As most of you know the general rule in performance tuning is …..
“measure, measure, measure” and “measure again”
But it doesn’t hurt to give out some warning signs from time to time. And here goes two: [more]
1) be careful in doing anything fancy on JOIN predicates (that is the condition in the “ON” section)
most of the time anything more complex than comparing one columns from each of the tables being joined will have some performance impact.
again measure, but in experience I find that even creating a common table expression, or a subquery to come up with the derived column and use it to join is faster than doing it in the JOIN predicate.
also, the less columns involved in a JOIN the better.
2) always prefer set operations than row-by-row operations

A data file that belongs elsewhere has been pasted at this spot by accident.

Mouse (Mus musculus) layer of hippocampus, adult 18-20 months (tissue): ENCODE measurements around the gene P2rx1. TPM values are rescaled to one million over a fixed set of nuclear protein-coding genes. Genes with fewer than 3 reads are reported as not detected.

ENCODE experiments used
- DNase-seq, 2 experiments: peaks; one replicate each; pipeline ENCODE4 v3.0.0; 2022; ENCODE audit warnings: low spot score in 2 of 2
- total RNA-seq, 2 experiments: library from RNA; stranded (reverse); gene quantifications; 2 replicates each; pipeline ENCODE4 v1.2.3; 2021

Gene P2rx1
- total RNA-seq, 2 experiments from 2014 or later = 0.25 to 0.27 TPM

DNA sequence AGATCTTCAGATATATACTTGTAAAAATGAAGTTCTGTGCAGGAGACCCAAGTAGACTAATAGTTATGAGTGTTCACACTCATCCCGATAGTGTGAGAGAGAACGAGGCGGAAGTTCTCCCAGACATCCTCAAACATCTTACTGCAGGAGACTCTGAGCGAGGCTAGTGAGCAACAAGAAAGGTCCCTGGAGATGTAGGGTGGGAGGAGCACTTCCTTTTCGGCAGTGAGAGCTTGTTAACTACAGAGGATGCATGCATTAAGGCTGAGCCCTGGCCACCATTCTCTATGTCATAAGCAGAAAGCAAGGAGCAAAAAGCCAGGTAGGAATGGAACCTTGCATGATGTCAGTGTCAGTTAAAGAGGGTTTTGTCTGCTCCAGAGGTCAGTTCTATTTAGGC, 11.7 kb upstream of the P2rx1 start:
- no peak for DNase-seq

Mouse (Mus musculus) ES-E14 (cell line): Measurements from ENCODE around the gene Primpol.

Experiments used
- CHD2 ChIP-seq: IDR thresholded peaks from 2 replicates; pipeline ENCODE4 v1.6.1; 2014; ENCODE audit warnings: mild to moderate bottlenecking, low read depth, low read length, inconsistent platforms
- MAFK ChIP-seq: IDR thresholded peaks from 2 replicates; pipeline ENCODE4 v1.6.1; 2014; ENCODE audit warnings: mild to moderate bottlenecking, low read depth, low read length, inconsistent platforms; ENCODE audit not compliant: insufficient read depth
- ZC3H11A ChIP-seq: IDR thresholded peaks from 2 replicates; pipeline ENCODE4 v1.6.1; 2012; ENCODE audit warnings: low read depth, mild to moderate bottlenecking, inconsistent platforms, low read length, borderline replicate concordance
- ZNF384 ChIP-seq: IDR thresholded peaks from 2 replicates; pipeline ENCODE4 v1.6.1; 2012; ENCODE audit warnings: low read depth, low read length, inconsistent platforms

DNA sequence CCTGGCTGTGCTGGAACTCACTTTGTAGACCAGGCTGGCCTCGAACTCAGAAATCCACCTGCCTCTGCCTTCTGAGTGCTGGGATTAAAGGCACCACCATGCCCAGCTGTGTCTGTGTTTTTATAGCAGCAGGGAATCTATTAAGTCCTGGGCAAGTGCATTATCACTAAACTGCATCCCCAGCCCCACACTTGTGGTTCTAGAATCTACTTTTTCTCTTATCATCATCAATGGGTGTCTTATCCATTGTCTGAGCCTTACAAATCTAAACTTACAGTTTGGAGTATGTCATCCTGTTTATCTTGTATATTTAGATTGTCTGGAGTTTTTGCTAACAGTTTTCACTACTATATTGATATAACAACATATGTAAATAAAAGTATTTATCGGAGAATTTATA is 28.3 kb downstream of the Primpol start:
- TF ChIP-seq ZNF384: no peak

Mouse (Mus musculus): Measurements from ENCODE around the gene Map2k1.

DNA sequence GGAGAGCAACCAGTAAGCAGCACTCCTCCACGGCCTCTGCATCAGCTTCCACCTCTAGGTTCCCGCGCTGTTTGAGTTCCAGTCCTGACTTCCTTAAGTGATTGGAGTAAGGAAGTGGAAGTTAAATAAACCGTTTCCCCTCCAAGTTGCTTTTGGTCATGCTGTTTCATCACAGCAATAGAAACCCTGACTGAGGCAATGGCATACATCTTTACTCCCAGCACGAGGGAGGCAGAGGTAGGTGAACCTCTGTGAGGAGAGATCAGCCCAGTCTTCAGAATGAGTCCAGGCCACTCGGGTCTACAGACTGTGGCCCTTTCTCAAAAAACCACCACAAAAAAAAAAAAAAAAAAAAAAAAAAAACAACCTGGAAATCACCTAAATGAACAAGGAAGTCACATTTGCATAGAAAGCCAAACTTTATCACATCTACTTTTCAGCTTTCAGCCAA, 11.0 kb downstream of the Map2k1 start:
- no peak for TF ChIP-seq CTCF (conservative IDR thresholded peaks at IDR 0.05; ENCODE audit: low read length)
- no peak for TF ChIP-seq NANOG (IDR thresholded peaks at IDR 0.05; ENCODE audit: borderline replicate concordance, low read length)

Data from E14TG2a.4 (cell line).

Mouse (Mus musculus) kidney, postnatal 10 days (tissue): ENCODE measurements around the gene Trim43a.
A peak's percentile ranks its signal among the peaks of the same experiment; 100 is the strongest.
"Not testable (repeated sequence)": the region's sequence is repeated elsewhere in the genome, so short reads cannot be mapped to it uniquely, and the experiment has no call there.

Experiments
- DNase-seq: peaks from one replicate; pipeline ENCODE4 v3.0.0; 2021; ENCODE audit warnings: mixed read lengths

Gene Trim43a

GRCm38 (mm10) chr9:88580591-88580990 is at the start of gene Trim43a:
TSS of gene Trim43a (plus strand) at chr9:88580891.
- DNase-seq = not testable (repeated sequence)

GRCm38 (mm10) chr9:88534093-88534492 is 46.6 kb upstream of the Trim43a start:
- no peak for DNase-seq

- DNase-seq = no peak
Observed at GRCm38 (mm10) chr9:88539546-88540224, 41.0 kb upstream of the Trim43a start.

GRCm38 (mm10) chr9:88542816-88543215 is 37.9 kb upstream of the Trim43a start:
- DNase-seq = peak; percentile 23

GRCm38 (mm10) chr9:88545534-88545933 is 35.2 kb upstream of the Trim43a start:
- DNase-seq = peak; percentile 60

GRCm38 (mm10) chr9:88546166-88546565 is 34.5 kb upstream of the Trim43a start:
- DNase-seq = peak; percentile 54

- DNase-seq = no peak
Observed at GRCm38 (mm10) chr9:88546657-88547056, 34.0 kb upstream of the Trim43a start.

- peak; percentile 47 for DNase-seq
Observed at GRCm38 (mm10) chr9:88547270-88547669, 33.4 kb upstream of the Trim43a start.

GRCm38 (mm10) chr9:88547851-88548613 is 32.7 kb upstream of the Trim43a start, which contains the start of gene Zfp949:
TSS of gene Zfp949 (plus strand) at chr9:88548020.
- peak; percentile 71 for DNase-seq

for the same reason that cursors should be avoided
what many don’t know however is that if you have a UDF (user-defined function) used in a SELECT query result set then that function will be called for every row and thus there will be an overheed. Again measure but for performance sensitive cases it will be significant.
so if you have to squeeze out any performance gain you can have then get rid of the function if you and although redundant have the logic on the query itself.
maintainability wise this is not advisable. so you have to feel the trade-off here
SELECT fullname = dbo.GetFullName(FirstName, LastName) FROM Employee (NOLOCK)
regardless of the complexity of the GetFullName function’s implementation would be slower than having it handled in the query directly. say
SELECT fullname = FirstName + ‘ ‘ + LastName FROM Employee (NOLOCK)
Hope to share more soon. But again, don’t forget, measure3x